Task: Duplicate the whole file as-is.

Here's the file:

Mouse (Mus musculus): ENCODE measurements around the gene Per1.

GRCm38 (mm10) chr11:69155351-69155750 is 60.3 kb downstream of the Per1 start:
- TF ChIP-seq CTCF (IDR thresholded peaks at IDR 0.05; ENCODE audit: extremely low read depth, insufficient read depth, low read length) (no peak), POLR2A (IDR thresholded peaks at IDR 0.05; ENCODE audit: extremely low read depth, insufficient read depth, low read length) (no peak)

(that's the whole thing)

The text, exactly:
Mouse (Mus musculus): ENCODE measurements around the gene Per1.

GRCm38 (mm10) chr11:69155351-69155750 is 60.3 kb downstream of the Per1 start:
- TF ChIP-seq CTCF (IDR thresholded peaks at IDR 0.05; ENCODE audit: extremely low read depth, insufficient read depth, low read length) (no peak), POLR2A (IDR thresholded peaks at IDR 0.05; ENCODE audit: extremely low read depth, insufficient read depth, low read length) (no peak)